backtop


Print 121 comment(s) - last by monkeyman1140.. on Apr 4 at 8:34 AM


Raleigh police Officer John Maultsby says the new scanning system is safe and is working to catch crooks.  (Source: Keith Baker/WRAL)

The American Civil Liberties Union has request more information to determine if the scanning violations privacy protections, based on current legal interpretation of the Bill of Rights.  (Source: ACLU)
Raleigh, NC police system stores records of your license plates and location

Would it bother you if there was a record of where you were at all times, stored in a public database? That's the concern that citizens in Raleigh, North Carolina have expressed. 

Raleigh area police have just adopted a new Automated License Plate Reader system that they say will make citizens in the region more secure.  The system consists of four cameras mounted to police cruisers that automatically read license plates of nearby cars (the cost to outfit each cruiser can cost between $18,000 to $20,000).  The results are sent back to the police headquarters, where they are scanned for matches in the national criminal database.

The police say the system is working great.  It has already help recover several stolen vehicles and locate at least one missing person.  Describes Officer John Maultsby, "With this technology, it can read hundreds of plates in a couple of seconds if there are that many plates for it to see."

The system, however, is stirring up controversy.  Some take issue with the fact that your license plate information and location is stored both in the police cruiser and at the police headquarters, regardless of if you committed a crime.  The police have not made it clear how long this information is stored.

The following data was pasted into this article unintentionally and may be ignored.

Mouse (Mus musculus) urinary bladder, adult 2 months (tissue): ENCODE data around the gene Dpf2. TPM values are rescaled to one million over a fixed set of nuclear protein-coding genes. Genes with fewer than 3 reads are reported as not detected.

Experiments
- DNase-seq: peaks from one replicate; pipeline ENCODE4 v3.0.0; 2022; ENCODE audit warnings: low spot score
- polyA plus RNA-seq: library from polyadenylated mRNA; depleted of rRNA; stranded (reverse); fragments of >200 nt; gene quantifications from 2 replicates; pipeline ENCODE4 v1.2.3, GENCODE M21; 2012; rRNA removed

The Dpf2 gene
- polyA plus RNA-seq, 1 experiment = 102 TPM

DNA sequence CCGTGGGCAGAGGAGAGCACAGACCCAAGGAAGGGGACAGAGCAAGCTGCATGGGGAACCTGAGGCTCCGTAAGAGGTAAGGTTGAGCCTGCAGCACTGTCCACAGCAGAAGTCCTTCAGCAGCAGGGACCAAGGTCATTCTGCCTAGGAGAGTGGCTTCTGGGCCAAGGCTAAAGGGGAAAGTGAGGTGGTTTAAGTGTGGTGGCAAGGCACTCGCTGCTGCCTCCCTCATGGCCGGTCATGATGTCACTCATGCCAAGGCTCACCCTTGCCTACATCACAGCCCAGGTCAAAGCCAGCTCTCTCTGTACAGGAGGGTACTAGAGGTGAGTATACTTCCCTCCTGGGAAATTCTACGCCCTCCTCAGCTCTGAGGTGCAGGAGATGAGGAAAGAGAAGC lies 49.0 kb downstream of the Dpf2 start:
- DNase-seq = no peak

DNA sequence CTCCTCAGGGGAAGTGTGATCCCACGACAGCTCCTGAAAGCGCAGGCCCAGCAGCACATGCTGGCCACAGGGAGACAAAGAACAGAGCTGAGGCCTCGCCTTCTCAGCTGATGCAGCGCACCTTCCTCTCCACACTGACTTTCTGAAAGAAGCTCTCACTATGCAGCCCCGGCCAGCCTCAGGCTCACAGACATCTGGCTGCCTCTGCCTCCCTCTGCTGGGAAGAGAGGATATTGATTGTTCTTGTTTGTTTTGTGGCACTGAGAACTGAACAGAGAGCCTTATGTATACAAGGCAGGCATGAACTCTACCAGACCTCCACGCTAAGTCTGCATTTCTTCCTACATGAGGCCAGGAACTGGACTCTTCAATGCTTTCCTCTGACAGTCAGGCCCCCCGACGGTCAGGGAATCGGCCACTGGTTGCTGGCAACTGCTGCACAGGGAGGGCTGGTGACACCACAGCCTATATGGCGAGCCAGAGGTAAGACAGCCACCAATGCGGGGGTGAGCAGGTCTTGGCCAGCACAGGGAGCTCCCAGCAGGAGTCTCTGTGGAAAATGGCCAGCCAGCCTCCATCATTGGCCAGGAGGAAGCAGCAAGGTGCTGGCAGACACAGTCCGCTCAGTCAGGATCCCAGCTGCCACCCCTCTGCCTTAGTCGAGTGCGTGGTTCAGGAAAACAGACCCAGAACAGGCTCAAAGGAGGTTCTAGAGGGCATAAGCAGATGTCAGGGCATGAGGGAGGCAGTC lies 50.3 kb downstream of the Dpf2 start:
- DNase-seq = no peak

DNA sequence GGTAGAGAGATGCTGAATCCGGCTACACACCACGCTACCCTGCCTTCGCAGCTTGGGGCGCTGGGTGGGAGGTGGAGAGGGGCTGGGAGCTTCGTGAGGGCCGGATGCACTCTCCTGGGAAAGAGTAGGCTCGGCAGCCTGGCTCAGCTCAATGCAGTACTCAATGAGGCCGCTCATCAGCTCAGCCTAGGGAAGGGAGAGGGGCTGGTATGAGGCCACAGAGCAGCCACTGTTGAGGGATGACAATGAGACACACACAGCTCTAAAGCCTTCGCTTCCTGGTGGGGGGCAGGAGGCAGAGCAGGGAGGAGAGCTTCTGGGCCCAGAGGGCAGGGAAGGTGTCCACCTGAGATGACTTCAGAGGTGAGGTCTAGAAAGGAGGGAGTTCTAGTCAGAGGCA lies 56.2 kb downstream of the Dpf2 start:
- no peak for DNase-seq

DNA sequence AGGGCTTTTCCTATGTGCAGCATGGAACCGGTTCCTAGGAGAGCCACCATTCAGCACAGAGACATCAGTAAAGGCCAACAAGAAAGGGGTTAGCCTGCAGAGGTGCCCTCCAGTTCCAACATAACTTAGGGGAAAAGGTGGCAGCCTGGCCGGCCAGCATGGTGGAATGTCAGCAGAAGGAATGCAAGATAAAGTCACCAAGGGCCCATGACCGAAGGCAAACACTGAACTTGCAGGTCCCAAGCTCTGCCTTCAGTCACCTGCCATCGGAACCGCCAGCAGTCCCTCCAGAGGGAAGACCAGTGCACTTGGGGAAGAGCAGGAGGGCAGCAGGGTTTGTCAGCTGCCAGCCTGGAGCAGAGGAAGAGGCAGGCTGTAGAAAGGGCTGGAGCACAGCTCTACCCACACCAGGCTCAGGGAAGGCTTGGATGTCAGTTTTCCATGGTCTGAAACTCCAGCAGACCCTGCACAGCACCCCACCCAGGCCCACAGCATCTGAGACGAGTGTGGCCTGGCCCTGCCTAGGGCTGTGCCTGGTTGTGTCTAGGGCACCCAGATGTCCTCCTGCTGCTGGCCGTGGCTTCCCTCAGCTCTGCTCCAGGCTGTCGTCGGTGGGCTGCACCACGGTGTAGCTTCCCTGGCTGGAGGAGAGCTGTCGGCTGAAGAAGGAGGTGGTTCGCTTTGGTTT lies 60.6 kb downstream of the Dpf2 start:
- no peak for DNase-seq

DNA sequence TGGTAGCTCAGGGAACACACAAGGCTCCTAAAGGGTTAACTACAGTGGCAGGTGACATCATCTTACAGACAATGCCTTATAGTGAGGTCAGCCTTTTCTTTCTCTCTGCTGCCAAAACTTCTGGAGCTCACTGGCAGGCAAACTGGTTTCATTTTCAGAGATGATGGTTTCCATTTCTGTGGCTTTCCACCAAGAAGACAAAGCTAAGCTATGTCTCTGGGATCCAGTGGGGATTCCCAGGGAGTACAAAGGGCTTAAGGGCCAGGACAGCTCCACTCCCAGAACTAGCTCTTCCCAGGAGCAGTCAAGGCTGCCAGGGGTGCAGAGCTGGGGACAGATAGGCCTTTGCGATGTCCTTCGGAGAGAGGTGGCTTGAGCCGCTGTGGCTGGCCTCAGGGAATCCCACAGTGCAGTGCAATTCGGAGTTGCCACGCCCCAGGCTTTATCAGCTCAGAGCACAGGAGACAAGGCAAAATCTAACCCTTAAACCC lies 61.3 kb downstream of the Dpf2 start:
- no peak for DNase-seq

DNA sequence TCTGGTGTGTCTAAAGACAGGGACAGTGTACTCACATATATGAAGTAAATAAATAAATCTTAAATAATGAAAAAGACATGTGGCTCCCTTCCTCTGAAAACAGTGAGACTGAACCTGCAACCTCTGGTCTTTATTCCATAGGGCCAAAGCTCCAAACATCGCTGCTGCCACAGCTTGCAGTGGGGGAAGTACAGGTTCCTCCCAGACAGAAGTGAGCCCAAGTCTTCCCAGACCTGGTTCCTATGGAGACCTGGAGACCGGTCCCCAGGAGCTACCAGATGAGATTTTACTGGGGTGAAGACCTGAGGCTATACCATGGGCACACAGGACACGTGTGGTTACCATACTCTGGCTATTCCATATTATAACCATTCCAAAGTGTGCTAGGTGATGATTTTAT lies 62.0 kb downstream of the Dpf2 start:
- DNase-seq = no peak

Such information could be dangerous if it was stolen.  It could reveal many embarrassing, but perfectly legal behaviors. Given that government databases are routinely compromised by hackers, many worry about the possibility of privacy risks to law-abiding citizens.

Raleigh is home to roughly 400,000 U.S. citizens.  It is the state capital of North Carolina, and the state's second largest city.  Numerous colleges, including North Carolina State University, Shaw University, Peace College, and St. Augustine's College, are located in Raleigh.  The students at these schools are taking note of the debate, and many have strong opinions on it.

States N.C. State student Ian Kilgore, "It’s just privacy. Even though I am not doing anything wrong, and I don’t have anything to hide, I still don’t want people to know where I am at any given time."

The U.S. Constitution contains no specific mention of a "right to privacy", but the precedent set by the highest court in the U.S., the Supreme Court, interprets the 9th Amendment to offer privacy protections.  Important cases that established this precedent include several contraception-related cases (the Griswold and Eisenstadt cases), an interracial marriage case (the Loving case), and the well-known abortion case, Roe v Wade. 

The 9th amendment states:

The enumeration in the Constitution, of certain rights, shall not be construed to deny or disparage others retained by the people.

Other amendments in the Bill of Rights also been interpreted to provide privacy protections, such as the 3rd, the 4th's search and seizure limits, and the 5th's self-incrimination limit.

The American Civil Liberties Union, a U.S. rights watchdog group, has not challenged the new system, but has expressed its concern.  It has sent a letter to the Raleigh police asking for a copy of their policy concerning the use of the scanners.  The policy would likely reveal information such as how long location information is stored and what kind of protections are in place to prevent its accidental release.

Jennifer Rudinger with the ACLU of N.C. comments, "If an officer does not get a hit when scanning a plate, then there is no legitimate reason for law enforcement to keep it on file for any length of time."

Concerns over similar systems have been raised nationwide in Washington D.C. and elsewhere.



Comments     Threshold